Hornets coach Steve Clifford: Cody Zeller ‘long way to go’ from knee injury

NEW YORK, NY - MARCH 22:  Cody Zeller #40 of the Charlotte Hornets in action against the n during their game at the Barclays Center on March 22, 2016 in New York City.  NOTE TO USER: User expressly acknowledges and agrees that, by downloading and/or using this Photograph, user is consenting to the terms and conditions of the Getty Images License Agreement.  (Photo by Al Bello/Getty Images)
Al Bello/Getty Images
Leave a comment

Josh McRoberts isn’t the only player who hurt himself in last season’s Heat-Hornets first-round playoff series and is still reeling from the injury.

Charlotte center Cody Zeller is in the same boat.

Rick Bonnell of The Charlotte Observer

Zeller has been held out of contact drills this preseason while he receives treatment for a bone bruise along his right knee. Wednesday he was held out of the entire practice.

“He’s not even doing the non-contact stuff at this stage, so he has a long way to go,” said Hornets coach Steve Clifford.

Zeller came on strong last season after the Hornets moved him to center. This is a pretty significant loss if he misses regular-season games.

Charlotte has far less margin for error after losing several key contributors in free agency. With the middle of the Eastern Conference packed so tightly on paper, the Hornets have a narrow difference between home-court advantage in the first round and missing the playoffs entirely.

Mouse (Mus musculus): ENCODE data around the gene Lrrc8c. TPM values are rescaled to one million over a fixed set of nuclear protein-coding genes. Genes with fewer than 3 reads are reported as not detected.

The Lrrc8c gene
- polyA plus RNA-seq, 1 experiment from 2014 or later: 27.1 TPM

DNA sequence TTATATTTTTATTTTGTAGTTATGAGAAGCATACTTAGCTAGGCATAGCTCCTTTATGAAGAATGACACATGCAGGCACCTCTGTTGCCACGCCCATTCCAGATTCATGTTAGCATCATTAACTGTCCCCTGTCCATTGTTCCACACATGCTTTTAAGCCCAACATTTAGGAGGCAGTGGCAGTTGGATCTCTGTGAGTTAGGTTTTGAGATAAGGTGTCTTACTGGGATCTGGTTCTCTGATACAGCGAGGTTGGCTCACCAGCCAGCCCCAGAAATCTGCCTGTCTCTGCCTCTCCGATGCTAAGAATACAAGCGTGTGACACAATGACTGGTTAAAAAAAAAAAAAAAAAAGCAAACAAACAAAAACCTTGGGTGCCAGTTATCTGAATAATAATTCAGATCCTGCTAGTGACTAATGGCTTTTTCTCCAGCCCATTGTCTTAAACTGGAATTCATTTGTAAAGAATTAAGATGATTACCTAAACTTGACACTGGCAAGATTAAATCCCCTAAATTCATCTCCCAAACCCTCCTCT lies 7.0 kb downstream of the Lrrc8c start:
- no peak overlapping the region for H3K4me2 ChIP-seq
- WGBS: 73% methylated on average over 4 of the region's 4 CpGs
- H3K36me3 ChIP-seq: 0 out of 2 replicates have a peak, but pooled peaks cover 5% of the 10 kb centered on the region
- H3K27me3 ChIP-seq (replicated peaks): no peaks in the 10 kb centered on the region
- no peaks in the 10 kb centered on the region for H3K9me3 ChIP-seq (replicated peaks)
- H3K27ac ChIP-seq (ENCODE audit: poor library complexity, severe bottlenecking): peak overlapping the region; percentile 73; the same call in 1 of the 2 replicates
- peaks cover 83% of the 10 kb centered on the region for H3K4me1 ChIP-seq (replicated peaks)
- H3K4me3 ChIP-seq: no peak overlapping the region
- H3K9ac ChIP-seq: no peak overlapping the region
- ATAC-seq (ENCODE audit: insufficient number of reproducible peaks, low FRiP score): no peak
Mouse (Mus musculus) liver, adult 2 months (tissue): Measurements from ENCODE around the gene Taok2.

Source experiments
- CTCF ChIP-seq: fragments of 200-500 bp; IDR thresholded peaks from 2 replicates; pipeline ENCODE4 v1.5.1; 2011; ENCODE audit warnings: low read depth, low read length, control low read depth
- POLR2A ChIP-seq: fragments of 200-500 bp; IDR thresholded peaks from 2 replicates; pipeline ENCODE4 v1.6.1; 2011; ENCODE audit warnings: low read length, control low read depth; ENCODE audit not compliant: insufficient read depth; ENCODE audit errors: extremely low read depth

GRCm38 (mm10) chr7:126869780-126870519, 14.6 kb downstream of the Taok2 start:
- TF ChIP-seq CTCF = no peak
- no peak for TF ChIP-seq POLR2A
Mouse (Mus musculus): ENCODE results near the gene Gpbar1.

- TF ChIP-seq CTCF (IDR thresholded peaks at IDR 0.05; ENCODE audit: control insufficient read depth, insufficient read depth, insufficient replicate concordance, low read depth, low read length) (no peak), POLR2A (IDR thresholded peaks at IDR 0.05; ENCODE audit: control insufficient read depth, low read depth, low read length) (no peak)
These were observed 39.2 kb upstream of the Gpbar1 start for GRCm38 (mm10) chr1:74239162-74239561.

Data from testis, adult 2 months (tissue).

At least they signed a solid backup in Roy Hibbert. Ideally, Hibbert will protect the rim better than Zeller – though the offensive drop is significant. Spencer Hawes and Frank Kaminsky can provide some offensive output off the bench, but there’s a reason Kaminsky mostly plays power forward and Hawes doesn’t play that much at all.

Report: Nuggets still shopping for Kenneth Faried trade

Josh Smith, Kenneth Faried
AP Photo/David Zalubowski

Kenneth Faried has been involved in trade rumor after trade rumor after trade rumor after trade rumor after trade rumor after…

Not much has changed.

Zach Lowe of ESPN:

The Nuggets will also be at the epicenter of the trade market. They’ve been dangling Faried off and on for three years, and continue to now, sources say.

Faried has three years and $38,764,045 remaining on his contract – perfectly reasonable since the salary cap escalated. But Faried’s major issue in Denver – he neither spreads the floor offensively nor protects the rim defensively – makes him a difficult fit anywhere. His rebounding and hustle-generated shots at the rim go only so far.